Watch Out! Cruise Port Scams That Caught Me & My Friends Out

cruise scams

Watch Out! Cruise Port Scams That Caught Me & My Friends Out

Let’s face it, cruise ports are a perfect place for scams as large numbers of cruisers pass through daily. We’re only there a couple of hours before disappearing, our guard is down, and the scammers and tricksters have had time to finesse what works to fleece us of our money. Until now, as I am here to help you avoid them.

Recently, my dear friends Roger and Sue found on their first Mexican Riviera cruise that taxi drivers are masters at this game. There are at five taxi tricks that friends, and I, have fallen for to watch out for.

Taxi Tricks

They got caught by one of the oldest tricks in the taxi driver’s book. As they like to self-explore, they grabbed a taxi in Puerto Vallarta to head into town and beach. They were quoted a price, but once there the taxi driver said they had to pay double as the price was per person.

No Change

Then he double stung them with his next trick, which was by saying he did not have any change for the notes they had. So, they paid even more. As well as checking clearly what the rate is for, make sure that you have small notes.

No Coming Back

Another friend of mine, Ben, was in St Kitts last year and asked a taxi driver taking him to a beach to come back and fetch him at a set time. The driver asked to be paid up front to guarantee it. But never returned.

No tour tours

The last time I was in St. Lucia, instead of going on a cruise line tour, and as there’s not much around the cruise port, I used a taxi driver offering to give a tour of the island.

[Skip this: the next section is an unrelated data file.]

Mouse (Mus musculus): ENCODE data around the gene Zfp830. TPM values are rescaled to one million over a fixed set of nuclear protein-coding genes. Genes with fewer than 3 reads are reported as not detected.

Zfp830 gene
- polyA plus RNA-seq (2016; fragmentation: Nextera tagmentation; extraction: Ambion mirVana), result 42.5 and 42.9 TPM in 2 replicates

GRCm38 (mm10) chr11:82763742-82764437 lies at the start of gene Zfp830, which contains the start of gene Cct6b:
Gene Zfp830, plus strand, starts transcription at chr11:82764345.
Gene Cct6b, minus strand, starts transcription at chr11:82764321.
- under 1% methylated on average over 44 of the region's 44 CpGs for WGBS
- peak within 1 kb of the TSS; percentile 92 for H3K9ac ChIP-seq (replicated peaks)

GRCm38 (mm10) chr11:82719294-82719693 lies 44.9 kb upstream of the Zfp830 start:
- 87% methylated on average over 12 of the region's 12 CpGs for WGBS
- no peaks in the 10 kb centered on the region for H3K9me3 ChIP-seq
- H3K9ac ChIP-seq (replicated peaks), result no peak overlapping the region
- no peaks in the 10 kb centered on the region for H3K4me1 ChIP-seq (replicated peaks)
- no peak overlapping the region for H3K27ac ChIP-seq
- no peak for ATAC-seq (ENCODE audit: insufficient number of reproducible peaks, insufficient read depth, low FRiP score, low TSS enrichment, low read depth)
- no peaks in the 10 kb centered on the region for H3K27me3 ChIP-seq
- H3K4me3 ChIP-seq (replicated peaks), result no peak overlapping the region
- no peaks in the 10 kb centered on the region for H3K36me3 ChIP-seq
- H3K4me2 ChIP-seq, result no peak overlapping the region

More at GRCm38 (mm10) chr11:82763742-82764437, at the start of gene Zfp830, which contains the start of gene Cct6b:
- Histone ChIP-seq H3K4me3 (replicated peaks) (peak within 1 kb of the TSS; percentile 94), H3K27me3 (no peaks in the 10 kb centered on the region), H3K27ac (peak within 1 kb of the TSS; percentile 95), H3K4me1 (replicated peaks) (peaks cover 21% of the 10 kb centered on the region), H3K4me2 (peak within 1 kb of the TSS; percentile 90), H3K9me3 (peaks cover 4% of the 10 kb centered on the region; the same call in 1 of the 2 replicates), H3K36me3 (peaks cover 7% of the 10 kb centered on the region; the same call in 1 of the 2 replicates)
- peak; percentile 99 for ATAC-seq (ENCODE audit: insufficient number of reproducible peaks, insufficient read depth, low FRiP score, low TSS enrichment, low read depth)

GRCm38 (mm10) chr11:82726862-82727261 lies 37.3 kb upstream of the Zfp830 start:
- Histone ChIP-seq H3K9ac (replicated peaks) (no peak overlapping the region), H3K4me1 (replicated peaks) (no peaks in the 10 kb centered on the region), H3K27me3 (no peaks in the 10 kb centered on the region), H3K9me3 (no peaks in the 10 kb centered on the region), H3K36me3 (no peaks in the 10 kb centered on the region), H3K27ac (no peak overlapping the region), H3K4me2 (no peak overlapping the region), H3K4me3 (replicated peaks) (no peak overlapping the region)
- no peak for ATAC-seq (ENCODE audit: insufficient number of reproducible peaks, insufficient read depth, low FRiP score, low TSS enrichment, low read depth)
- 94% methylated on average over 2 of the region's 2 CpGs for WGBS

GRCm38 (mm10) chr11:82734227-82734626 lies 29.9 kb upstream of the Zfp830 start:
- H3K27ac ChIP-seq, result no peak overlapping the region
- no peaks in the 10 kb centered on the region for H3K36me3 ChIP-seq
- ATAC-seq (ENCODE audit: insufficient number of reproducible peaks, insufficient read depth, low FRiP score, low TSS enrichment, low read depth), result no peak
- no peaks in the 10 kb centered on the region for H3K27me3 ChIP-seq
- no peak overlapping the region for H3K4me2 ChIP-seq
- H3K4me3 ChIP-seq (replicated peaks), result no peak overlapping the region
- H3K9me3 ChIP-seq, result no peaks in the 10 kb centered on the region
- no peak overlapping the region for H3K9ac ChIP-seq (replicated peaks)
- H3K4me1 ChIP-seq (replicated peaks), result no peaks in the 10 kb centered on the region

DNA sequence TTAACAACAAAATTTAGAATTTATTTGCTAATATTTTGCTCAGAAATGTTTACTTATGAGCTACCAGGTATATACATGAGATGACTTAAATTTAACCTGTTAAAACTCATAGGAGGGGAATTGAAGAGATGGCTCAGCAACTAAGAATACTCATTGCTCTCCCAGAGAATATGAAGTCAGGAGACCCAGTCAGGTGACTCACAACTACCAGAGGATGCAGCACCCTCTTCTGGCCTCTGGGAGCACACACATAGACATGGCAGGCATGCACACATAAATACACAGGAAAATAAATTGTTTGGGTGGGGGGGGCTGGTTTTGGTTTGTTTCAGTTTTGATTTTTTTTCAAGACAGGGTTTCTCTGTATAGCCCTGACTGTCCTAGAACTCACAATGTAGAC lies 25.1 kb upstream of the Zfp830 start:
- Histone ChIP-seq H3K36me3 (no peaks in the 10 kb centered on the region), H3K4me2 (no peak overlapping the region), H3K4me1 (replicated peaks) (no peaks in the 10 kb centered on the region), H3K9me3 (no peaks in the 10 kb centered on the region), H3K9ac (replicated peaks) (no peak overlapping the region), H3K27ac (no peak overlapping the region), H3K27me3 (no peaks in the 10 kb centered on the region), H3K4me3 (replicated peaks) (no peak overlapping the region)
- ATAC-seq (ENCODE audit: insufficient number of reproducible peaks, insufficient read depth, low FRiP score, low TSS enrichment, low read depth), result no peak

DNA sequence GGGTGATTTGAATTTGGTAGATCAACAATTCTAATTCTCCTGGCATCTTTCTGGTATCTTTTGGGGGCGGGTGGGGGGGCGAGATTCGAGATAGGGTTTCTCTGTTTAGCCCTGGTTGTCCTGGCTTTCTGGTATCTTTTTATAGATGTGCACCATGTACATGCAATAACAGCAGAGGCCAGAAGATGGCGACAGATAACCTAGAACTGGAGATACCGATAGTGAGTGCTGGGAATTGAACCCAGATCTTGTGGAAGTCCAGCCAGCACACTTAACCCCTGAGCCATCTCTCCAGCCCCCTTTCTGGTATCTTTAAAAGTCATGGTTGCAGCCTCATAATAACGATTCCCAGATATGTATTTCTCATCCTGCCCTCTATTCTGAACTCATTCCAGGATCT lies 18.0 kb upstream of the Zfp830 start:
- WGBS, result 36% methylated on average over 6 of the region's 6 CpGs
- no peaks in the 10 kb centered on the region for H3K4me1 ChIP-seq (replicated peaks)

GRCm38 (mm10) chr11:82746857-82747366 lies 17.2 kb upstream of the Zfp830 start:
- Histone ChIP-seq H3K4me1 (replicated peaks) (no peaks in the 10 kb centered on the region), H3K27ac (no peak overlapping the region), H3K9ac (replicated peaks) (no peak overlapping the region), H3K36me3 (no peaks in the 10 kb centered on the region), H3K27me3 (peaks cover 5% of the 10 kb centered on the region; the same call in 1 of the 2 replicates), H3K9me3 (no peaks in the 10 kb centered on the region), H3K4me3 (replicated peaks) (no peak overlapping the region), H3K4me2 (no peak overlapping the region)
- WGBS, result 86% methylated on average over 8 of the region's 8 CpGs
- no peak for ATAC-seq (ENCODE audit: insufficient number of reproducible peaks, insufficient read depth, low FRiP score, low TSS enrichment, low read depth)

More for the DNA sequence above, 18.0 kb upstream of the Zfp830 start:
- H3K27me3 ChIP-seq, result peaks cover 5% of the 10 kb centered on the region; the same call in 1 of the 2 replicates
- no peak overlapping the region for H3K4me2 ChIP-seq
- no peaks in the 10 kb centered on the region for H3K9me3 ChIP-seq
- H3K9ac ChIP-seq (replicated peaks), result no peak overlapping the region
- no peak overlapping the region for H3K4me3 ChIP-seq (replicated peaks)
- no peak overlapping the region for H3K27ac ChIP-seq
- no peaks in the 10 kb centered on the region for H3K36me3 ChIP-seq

But he kept taking me to shopping venues, and places like a beach with bar and restaurant where he clearly was getting some sort of kickback rather than the must-see places.

People on my recent Nile River cruise had the same experience with using a Cairo taxi drive. Promising a tour that spent as much time calling into papyrus, rug, and jewellery stores as the Great Pyramids.

So, if you are going to get a taxi driver tour, be clear about where they’re going to take you and stress that you don’t want to go to shopping.

No better place

Linked to this is this scam that happened to me in Cozumel. I had found a great looking and well-rated beach club with restaurant online. So, I asked a taxi to take me there.

He said he knew a much nicer place. He dropped me off and going in it was a real dump, and where he appeared to be getting commissions taking people there.

So, always have a good dose of skepticism, as I learnt when on a cruise with a stop in Kuala Lumpur. A taxi driver taking me to another sight heard me saying I really wanted to go up the Petronas Towers, but hadn’t booked, and it was sold out.

He claimed he could get us tickets through a friend. Of course, after paying up I found trying to use them that it was a fake ticket scam used to catch lots of tourists.

If you don’t use taxis and want to hire a car or scooter in a port watch out for this next one.

Damages Scams

On a round UK cruise, I hired a car from one of the biggest car hire companies in Edinburgh, to explore my Mum’s hometown nearby.

I checked it over when I picked it up and when dropping it off, as I had to leave it in the parking lot because the office was closed. My credit card was charged £700 pounds (about $850) for supposed damage.

I knew I had not done anything, and it took months of arguing, and getting the Credit Card company involved before finally getting them to back down.

I’ve heard of this happen in other ports around the world. Where cruisers have been charged for supposed damage to hire cars, scooters, wave riders and so on.

It’s easy money as often fighting it wears one down. Now I take a video on my phone on pick up and again when dropping off all round to be able to argue that one.

cruise scams

Free Stuff Scams

As I mentioned, I’m just back from a Nile River cruise and saw many of the successful scams used in markets and popular sites around the world. This is the “free” gift one.